The journey to decarbonization involves several decisions regarding fuel options, technology advancements and operational improvements. Industry-wide data shows that regardless of which area of improvement you focus on, fuels will play a key role in the ultimate goal of achieving emissions reduction. Determining which of the fuel options is best suited for your fleet can prove challenging. Understanding this dilemma, ABS provides industry-leading guidance to assist owners as well as services and solutions that indicate the viability of your selected fuel.
As the industry’s more mature alternative fuel option, liquefied natural gas (LNG) combined with new technologies and operational measures can be utilized to meet the 2030 emissions-reduction goals. When utilizing LNG as a marine fuel, there are many items to take into consideration, including:
The ABS Sustainability Whitepaper: LNG as Marine Fuel provides a practical approach to these items, supporting owners and operators in decision making for future ship designs, propulsion systems and fueling strategies.
Ammonia is considered a leading contender for fuel options, offering ship owners and operators a zero-carbon tank-to-wake emissions profile. However, there are also several challenges with Ammonia including its toxicity level, which requires strict handling measures, as well as a lack of prescriptive requirements. Because of the lack of requirements, demonstrating a vessel’s capability to operate on ammonia is advantageous. ABS offers the “Ammonia Fuel Ready” notation for vessels burning conventional fuels but having design features suitable to permit conversion at a future date to a particular gas or other low flashpoint fuel burning concept based on existing Class requirements.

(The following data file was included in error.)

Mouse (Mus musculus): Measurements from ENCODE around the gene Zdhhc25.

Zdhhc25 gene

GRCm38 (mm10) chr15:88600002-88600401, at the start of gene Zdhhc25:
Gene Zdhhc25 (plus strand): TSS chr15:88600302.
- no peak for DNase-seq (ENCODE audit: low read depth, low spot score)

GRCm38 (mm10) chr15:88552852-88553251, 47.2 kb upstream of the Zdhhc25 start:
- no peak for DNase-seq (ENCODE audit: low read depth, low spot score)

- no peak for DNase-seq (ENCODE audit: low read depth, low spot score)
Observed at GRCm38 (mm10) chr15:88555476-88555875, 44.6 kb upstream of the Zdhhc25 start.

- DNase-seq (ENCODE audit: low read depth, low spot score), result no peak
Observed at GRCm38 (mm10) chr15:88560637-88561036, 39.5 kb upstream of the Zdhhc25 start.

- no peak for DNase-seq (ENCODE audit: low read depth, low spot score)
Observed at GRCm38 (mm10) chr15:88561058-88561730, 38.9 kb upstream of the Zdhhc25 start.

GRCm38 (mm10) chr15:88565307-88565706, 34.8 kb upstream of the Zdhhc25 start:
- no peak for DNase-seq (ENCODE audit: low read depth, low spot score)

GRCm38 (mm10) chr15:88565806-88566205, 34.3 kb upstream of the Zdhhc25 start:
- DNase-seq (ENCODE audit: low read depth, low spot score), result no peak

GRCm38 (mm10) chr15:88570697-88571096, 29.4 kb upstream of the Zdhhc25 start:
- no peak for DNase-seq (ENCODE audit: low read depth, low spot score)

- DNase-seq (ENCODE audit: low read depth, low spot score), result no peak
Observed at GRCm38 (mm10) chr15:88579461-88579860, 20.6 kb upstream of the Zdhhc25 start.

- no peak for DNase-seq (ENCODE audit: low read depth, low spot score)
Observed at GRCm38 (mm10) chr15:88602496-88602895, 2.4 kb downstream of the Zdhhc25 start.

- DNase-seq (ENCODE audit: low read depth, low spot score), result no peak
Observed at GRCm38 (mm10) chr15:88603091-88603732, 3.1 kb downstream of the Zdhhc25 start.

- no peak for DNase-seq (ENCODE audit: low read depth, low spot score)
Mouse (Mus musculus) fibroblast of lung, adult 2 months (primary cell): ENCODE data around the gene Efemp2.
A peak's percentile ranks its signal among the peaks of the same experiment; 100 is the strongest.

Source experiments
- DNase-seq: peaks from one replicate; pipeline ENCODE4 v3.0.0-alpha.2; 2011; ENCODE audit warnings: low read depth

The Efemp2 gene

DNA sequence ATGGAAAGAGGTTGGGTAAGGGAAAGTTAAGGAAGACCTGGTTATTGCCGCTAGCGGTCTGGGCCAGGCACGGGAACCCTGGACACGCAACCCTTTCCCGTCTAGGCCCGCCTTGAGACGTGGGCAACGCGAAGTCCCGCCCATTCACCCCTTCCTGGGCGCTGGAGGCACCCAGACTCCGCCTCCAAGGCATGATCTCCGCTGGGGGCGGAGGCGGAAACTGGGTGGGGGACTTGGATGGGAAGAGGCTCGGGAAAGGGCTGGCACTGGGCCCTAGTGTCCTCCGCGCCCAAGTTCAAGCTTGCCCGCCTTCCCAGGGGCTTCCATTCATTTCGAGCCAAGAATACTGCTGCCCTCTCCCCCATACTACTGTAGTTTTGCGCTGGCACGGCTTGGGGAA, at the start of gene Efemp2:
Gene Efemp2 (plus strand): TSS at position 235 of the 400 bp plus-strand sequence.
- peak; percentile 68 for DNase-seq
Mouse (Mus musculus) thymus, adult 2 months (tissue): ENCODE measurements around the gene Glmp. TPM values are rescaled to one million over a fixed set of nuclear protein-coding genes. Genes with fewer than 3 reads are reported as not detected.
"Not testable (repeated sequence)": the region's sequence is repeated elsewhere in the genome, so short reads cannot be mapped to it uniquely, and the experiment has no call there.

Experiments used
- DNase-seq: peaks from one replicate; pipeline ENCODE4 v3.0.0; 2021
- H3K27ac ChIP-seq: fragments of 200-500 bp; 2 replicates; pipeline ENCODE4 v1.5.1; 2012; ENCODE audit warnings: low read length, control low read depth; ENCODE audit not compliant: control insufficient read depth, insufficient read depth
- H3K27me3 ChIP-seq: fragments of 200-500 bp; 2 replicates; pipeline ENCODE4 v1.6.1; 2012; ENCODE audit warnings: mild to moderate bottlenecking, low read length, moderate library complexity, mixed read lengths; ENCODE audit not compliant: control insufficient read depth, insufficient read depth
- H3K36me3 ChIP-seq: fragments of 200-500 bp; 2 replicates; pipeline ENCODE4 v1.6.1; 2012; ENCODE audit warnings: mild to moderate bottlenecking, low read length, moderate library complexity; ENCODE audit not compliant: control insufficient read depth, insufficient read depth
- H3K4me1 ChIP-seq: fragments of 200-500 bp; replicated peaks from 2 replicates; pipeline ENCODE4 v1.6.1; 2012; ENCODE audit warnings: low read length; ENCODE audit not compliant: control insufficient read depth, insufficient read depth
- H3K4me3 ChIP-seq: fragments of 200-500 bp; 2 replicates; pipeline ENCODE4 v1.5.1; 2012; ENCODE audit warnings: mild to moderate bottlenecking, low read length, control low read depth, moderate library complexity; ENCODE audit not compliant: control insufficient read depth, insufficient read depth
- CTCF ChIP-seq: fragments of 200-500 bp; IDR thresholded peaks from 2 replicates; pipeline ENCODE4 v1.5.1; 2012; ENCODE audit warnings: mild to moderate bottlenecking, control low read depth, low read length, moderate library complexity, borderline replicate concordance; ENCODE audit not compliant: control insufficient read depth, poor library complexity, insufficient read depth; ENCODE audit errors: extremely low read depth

As one of the many fuels being considered in achieving decarbonization, methanol stands out with its current existing infrastructure since methanol is shipped globally as a commodity. Additionally, methanol offers carbon-neutral potential when produced using biomass and biogas from landfills and wastewater treatment as feedstock. Seeing the potential in methanol, the IMO recently adopted MSC.1621, providing detailed goal based and prescriptive requirements for the use of methanol as fuel and even includes a risk assessment requirement.
Hydrogen is the second zero-carbon fuel considered for the marine sector and it can support the development of a carbon-neutral economy in the future. As such, is seen as an important cargo and fuel for propulsion. It can also support the use of fuel cells for further efficiency and emissions benefits. However, hydrogen has its own challenges, primarily associated with the need for cryogenic storage and its diffusivity, which poses stringent requirement on the fuel containment and gas supply systems.
Biofuels are liquid hydrocarbon fuels of similar composition and properties to fuel oil, but they are produced from renewable sources (biomass) such as crops, agricultural and forestry waste, animal waste, or vegetable and animal fats. Therefore, they can offer GHG emissions reductions from well to tank. Their suitability with existing power generation systems makes them a drop-in solution without the need for equipment retrofits or vessel redesign.
The Guide for Gas and Other Low-Flashpoint Fuel Ready Vessels offers a flexible approach for owners who are looking to commission conventionally powered vessels that are ‘Alternative Fuel Ready’- designed to be capable of adaptation to low-flashpoint fuels at a future date. The guide supports shipowners looking to build a new vessel or convert an existing one to use LNG, methanol, ethane, LPG, hydrogen, ammonia and other gases or low-flashpoint fuels.
Additionally, ABS has issued the ABS Advisory on Gas and Other Low-Flashpoint Fuels, which focuses on the regulatory background of LNG and other low-flashpoint fuel sas well as provides an overview of the technologies and operational impacts, to support the decision-making process for future ship propulsion arrangements and fuel strategies.